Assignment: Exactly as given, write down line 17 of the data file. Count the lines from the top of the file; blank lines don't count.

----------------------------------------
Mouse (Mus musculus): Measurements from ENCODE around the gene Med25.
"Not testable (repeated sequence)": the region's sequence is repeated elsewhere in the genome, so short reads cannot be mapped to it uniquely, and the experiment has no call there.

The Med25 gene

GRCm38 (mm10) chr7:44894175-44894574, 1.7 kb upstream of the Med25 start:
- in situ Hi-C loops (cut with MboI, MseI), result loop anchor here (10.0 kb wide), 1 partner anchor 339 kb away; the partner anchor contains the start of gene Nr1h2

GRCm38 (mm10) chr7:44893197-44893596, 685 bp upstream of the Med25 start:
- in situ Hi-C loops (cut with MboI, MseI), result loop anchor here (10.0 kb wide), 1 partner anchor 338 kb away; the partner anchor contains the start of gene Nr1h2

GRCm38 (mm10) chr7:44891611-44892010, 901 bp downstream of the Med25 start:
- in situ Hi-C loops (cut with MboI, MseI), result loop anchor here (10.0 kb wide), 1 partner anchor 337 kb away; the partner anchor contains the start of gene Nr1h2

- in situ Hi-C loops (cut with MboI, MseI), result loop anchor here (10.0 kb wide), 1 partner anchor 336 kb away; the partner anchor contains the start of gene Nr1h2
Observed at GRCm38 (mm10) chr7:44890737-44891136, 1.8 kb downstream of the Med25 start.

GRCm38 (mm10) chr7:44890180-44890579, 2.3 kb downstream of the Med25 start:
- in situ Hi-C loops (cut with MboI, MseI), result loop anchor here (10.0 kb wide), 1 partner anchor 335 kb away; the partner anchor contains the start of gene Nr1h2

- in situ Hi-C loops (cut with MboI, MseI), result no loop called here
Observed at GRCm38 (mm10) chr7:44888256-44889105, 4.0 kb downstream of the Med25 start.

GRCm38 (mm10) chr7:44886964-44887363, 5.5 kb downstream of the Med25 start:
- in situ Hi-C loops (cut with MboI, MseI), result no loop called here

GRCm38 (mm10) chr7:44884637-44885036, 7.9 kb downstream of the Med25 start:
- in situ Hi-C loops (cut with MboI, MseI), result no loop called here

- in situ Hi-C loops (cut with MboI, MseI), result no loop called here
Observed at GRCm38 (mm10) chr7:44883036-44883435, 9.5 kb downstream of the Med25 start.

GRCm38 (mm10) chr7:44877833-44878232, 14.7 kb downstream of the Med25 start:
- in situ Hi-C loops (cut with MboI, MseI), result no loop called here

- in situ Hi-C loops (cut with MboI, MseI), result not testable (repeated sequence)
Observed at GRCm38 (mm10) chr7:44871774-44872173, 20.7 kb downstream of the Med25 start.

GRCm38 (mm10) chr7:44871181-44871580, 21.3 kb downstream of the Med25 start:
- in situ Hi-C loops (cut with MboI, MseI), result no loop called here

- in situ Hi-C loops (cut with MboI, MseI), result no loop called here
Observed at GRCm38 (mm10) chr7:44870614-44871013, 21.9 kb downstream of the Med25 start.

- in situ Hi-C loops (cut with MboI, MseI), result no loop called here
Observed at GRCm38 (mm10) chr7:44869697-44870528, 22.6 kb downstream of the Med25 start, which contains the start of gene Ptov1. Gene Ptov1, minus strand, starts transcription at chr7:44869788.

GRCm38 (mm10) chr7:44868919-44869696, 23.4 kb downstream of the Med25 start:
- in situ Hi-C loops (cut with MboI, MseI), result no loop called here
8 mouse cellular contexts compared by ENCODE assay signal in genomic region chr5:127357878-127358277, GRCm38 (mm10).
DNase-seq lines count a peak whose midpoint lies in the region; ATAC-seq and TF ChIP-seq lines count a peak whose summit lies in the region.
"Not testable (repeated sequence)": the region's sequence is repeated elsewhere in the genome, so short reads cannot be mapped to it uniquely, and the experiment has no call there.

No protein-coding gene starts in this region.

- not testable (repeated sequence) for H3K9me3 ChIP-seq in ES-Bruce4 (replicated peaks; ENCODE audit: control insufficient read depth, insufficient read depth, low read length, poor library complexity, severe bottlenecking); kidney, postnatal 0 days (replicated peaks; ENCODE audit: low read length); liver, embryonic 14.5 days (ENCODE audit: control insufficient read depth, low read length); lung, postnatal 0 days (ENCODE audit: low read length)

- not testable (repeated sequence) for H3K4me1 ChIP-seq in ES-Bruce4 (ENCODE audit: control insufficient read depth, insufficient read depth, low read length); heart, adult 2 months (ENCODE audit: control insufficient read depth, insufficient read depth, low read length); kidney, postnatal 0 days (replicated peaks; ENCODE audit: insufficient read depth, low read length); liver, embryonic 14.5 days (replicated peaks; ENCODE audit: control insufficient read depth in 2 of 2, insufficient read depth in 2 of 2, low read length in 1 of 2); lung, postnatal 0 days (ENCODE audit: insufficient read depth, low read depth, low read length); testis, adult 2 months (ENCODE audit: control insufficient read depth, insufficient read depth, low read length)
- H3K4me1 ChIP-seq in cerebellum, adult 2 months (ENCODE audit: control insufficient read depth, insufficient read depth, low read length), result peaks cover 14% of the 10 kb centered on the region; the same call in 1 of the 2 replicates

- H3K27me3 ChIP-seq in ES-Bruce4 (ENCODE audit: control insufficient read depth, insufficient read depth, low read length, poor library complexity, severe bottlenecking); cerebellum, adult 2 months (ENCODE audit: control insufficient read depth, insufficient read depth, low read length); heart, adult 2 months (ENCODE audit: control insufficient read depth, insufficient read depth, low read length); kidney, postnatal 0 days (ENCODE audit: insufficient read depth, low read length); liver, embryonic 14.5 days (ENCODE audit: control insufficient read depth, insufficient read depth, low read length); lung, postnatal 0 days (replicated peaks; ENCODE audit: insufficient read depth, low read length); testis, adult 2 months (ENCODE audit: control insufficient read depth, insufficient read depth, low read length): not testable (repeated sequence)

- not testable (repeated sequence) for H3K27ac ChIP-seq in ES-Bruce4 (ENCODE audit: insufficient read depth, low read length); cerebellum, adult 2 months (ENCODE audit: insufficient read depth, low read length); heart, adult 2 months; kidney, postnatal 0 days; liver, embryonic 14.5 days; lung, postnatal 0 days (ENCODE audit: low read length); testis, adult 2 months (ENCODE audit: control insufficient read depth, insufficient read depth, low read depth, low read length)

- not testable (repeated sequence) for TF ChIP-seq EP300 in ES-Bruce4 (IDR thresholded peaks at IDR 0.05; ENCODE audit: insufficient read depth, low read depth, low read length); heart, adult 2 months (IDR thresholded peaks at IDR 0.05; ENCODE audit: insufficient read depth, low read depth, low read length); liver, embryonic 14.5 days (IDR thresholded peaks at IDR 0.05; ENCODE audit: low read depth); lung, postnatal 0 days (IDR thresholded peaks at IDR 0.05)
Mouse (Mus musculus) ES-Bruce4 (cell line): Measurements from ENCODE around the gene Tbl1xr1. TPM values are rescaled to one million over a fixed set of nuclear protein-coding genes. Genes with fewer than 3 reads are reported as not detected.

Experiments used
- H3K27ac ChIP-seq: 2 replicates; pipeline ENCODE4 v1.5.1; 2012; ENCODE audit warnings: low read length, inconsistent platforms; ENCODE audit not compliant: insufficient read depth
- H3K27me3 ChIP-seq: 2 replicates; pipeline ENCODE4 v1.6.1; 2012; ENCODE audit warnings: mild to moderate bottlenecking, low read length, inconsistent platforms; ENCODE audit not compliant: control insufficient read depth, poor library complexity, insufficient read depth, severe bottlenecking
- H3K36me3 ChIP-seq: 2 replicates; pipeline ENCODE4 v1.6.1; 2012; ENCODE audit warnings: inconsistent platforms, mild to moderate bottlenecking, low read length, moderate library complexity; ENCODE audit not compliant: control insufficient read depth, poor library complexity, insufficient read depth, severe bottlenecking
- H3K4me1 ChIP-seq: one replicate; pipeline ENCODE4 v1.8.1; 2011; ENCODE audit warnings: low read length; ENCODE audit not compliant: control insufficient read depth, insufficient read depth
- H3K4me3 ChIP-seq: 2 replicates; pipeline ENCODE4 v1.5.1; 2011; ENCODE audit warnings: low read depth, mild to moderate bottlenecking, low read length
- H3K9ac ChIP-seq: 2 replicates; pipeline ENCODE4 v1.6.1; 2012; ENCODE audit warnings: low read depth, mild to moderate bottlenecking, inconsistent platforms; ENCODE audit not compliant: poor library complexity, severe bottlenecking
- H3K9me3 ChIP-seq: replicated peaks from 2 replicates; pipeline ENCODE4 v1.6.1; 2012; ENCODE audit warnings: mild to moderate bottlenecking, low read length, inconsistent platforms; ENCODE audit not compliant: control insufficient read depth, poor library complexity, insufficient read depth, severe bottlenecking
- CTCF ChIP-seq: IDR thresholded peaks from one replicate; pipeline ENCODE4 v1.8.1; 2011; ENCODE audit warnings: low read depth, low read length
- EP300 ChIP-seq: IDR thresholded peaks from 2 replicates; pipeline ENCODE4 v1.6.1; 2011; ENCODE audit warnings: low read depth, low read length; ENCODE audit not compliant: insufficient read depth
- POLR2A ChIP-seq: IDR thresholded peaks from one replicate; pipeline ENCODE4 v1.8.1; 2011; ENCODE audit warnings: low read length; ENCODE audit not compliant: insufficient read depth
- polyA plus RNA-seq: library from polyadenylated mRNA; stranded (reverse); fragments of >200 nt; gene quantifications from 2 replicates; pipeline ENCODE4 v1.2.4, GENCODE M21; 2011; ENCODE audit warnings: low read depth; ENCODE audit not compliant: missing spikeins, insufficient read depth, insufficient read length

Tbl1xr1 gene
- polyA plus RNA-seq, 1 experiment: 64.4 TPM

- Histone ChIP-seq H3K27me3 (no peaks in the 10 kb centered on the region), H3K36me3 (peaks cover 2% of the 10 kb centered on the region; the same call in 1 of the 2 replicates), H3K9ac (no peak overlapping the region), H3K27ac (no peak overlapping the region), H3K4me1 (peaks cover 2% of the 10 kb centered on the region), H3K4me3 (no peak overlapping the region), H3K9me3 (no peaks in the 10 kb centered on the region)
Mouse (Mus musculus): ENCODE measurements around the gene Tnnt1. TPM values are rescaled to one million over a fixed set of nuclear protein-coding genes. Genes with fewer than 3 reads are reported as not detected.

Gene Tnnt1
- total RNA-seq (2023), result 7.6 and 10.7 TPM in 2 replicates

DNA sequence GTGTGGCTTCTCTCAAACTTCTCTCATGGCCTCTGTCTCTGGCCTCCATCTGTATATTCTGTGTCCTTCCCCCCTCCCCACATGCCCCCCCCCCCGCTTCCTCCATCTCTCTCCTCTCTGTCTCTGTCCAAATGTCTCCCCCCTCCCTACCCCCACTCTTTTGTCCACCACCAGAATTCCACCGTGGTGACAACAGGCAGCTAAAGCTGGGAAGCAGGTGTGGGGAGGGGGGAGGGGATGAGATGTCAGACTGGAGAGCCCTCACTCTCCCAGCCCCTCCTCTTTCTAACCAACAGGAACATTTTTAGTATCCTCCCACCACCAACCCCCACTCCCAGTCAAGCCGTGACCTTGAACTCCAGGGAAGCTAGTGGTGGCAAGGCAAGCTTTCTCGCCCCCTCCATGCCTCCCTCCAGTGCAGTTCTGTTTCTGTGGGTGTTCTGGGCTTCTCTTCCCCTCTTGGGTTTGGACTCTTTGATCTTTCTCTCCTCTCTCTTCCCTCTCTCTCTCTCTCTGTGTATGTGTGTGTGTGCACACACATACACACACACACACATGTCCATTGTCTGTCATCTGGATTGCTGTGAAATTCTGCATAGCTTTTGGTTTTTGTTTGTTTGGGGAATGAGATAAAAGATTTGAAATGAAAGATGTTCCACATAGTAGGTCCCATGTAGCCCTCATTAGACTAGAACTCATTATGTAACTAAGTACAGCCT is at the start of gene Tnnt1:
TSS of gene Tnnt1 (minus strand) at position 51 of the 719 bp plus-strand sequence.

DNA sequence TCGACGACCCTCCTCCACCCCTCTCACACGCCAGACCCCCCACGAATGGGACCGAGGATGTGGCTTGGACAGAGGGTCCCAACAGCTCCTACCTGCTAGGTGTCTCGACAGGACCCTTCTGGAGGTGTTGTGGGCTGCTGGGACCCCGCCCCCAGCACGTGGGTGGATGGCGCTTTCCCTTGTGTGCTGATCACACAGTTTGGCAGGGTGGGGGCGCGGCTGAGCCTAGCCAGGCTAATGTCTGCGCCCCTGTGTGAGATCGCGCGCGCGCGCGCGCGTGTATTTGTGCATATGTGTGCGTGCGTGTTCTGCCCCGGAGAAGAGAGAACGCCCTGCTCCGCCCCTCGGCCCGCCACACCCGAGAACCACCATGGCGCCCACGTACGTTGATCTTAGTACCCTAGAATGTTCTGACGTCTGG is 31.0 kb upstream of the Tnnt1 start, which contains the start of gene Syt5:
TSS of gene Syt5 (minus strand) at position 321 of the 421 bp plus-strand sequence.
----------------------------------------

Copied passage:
- in situ Hi-C loops (cut with MboI, MseI), result no loop called here